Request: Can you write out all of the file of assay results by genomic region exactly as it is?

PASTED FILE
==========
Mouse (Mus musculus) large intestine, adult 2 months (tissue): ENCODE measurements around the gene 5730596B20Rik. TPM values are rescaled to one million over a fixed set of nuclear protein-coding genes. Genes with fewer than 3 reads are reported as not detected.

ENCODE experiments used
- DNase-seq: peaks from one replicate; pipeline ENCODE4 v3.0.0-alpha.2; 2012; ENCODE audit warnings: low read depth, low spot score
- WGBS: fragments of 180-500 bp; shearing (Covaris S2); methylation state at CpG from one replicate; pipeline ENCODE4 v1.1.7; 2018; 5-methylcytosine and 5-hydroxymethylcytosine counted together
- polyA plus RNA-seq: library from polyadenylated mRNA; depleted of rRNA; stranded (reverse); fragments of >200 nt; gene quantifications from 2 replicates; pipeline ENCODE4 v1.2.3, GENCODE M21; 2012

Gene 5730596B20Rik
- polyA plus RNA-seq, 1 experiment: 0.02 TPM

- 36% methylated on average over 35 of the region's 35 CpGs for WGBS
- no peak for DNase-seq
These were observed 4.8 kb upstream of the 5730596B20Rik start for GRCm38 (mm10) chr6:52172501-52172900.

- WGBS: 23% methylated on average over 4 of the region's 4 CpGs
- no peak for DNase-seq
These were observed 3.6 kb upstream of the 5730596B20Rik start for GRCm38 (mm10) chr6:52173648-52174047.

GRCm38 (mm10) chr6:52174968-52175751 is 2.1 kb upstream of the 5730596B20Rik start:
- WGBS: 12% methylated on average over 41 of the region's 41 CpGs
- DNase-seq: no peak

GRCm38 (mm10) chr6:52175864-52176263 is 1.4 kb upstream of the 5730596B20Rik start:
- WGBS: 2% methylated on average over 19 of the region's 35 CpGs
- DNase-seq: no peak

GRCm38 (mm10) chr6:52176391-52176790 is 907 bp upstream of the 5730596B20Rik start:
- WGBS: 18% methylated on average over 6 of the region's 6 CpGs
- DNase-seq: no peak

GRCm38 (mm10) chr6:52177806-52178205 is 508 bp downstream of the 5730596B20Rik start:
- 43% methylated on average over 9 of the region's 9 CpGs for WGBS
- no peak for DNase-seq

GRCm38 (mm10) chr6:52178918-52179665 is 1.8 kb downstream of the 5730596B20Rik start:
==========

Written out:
Mouse (Mus musculus) large intestine, adult 2 months (tissue): ENCODE measurements around the gene 5730596B20Rik. TPM values are rescaled to one million over a fixed set of nuclear protein-coding genes. Genes with fewer than 3 reads are reported as not detected.

ENCODE experiments used
- DNase-seq: peaks from one replicate; pipeline ENCODE4 v3.0.0-alpha.2; 2012; ENCODE audit warnings: low read depth, low spot score
- WGBS: fragments of 180-500 bp; shearing (Covaris S2); methylation state at CpG from one replicate; pipeline ENCODE4 v1.1.7; 2018; 5-methylcytosine and 5-hydroxymethylcytosine counted together
- polyA plus RNA-seq: library from polyadenylated mRNA; depleted of rRNA; stranded (reverse); fragments of >200 nt; gene quantifications from 2 replicates; pipeline ENCODE4 v1.2.3, GENCODE M21; 2012

Gene 5730596B20Rik
- polyA plus RNA-seq, 1 experiment: 0.02 TPM

- 36% methylated on average over 35 of the region's 35 CpGs for WGBS
- no peak for DNase-seq
These were observed 4.8 kb upstream of the 5730596B20Rik start for GRCm38 (mm10) chr6:52172501-52172900.

- WGBS: 23% methylated on average over 4 of the region's 4 CpGs
- no peak for DNase-seq
These were observed 3.6 kb upstream of the 5730596B20Rik start for GRCm38 (mm10) chr6:52173648-52174047.

GRCm38 (mm10) chr6:52174968-52175751 is 2.1 kb upstream of the 5730596B20Rik start:
- WGBS: 12% methylated on average over 41 of the region's 41 CpGs
- DNase-seq: no peak

GRCm38 (mm10) chr6:52175864-52176263 is 1.4 kb upstream of the 5730596B20Rik start:
- WGBS: 2% methylated on average over 19 of the region's 35 CpGs
- DNase-seq: no peak

GRCm38 (mm10) chr6:52176391-52176790 is 907 bp upstream of the 5730596B20Rik start:
- WGBS: 18% methylated on average over 6 of the region's 6 CpGs
- DNase-seq: no peak

GRCm38 (mm10) chr6:52177806-52178205 is 508 bp downstream of the 5730596B20Rik start:
- 43% methylated on average over 9 of the region's 9 CpGs for WGBS
- no peak for DNase-seq

GRCm38 (mm10) chr6:52178918-52179665 is 1.8 kb downstream of the 5730596B20Rik start: